10. 10.

    Walker, M., Hall, A. & Basáñez, M.-G. Individual predisposition, household clustering and risk factors for human infection with Ascaris lumbricoides: new epidemiological insights. PLoS Negl. Trop. Dis. 5, e1047 (2011).

    PubMed  PubMed Central  Article  Google Scholar 

  11. 11.

    Zheng, P.-P., Wang, B.-Y., Wang, F., Ao, R. & Wang, Y. Esophageal space-occupying lesion caused by Ascaris lumbricoides. World J. Gastroenterol. 18, 1552–1554 (2012).

    PubMed  PubMed Central  Article  Google Scholar 

  12. 12.

    Jasper, C., Le, T.-T. & Bartram, J. Water and sanitation in schools: a systematic review of the health and educational outcomes. Int. J. Environ. Res. Public Health 9, 2772–2787 (2012).

    PubMed  PubMed Central  Article  Google Scholar 

  13. 13.

    Silva, J. C. et al. Parasitism due to Ascaris lumbricoides and its epidemiological characteristics among children in the State of Maranhão. Rev Soc Bras Med Trop 44, 100–102 (2011).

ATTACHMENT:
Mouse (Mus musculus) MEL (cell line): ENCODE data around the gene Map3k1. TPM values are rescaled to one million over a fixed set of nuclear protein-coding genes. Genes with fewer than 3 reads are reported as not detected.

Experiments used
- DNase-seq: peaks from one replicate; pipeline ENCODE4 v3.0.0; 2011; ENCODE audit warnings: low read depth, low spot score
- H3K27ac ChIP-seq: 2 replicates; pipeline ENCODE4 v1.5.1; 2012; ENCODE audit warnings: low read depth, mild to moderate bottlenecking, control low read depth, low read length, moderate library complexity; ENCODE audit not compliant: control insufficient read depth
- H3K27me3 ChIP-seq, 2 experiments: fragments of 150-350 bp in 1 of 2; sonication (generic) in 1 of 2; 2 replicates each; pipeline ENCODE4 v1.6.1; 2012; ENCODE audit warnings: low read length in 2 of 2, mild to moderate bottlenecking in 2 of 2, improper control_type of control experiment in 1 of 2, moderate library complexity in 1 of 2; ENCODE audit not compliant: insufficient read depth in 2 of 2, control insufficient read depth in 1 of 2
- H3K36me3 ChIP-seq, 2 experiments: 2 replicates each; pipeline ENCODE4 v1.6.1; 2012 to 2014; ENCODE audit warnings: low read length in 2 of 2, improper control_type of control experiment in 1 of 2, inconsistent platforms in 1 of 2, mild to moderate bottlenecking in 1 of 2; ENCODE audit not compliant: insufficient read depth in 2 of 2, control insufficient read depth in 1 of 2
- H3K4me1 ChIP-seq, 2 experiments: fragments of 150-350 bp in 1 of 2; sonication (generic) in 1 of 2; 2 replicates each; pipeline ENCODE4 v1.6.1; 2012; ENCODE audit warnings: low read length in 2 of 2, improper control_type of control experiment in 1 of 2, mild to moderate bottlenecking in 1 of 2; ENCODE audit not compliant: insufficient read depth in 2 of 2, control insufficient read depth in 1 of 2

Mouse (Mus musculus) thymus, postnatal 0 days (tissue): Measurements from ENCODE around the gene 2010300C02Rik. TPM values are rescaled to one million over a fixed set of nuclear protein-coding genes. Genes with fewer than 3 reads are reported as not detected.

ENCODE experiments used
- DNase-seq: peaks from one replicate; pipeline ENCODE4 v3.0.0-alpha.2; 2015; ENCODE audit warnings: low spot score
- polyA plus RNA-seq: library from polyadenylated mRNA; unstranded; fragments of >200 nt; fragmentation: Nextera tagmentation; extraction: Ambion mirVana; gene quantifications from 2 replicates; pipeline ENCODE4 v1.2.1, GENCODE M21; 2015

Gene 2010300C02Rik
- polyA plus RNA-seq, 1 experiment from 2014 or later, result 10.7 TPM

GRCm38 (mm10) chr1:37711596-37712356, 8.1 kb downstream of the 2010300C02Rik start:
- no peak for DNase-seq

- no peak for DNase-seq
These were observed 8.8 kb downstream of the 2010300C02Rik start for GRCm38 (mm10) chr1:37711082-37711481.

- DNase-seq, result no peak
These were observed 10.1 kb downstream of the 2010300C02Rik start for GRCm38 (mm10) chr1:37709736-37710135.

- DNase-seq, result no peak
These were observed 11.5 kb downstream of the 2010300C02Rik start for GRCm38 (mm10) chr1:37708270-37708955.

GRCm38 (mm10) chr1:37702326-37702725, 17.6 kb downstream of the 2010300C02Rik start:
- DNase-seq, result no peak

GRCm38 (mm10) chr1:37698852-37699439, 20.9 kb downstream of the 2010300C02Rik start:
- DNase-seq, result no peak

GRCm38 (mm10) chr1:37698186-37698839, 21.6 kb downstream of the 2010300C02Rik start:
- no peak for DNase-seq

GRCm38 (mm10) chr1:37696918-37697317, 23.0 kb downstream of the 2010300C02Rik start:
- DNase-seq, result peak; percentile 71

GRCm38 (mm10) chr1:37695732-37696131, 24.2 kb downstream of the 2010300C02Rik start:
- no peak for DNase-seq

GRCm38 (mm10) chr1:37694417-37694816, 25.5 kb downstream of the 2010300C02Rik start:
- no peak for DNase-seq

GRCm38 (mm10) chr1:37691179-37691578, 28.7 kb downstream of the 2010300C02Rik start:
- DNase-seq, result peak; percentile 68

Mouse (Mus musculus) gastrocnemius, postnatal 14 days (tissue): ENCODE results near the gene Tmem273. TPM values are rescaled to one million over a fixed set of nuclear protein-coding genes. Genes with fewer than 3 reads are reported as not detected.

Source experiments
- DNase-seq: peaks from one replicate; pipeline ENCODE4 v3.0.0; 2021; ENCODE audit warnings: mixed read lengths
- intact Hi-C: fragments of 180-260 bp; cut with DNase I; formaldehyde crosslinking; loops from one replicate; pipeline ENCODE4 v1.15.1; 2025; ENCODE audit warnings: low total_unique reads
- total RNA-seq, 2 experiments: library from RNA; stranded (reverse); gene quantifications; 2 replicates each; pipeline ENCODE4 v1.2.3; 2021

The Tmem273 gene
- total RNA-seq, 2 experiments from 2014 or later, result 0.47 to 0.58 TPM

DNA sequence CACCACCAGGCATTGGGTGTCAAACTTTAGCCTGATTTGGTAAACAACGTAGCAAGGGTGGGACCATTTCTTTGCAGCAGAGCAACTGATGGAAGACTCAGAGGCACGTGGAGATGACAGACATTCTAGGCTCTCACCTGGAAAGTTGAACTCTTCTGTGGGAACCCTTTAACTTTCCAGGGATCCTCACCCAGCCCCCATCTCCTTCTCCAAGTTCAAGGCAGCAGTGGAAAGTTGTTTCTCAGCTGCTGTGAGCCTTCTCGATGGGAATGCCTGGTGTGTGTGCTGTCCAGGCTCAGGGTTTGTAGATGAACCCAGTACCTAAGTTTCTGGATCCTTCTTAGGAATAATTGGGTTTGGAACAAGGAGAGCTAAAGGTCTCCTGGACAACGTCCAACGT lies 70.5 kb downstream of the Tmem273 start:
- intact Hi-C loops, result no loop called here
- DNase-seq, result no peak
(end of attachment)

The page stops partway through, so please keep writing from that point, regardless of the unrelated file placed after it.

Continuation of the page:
PubMed  Article  PubMed Central  Google Scholar 

  14. 14.

    Shang, Y. et al. Stunting and soil-transmitted-helminth infections among school-age pupils in rural areas of southern China. Parasites Vectors 3, 97 (2010).

    PubMed  PubMed Central  Article  Google Scholar 

  15. 15.

    CDC. Soil-Transmitted Helminths. https://www.cdc.gov/parasites/sth/index.html (2019).

  16. 16.

    Batool, Z., Zafar, M. I., Maann, A. A. & Ali, T. Socio-cultural factors affecting anemia and their effects on mother, and child health in rural areas of District Faisalabad, Punjab, Pakistan. Pak. J. Agric. Sci. 47, 59–65 (2010).

    Google Scholar 

  17. 17.

    Thrusfield, M. V. Veterinary disease information systems. In 4. International Symposium on Veterinary Epidemiology and Economics, Singapore (Singapur) (1986).

  18. 18.

    Urquhart, A. & Berg, R. Hodgkin’s and non-Hodgkin’s lymphoma of the head and neck. Laryngoscope 111, 1565–1569 (2001).

    CAS  PubMed  Article  PubMed Central  Google Scholar 

  19. 19.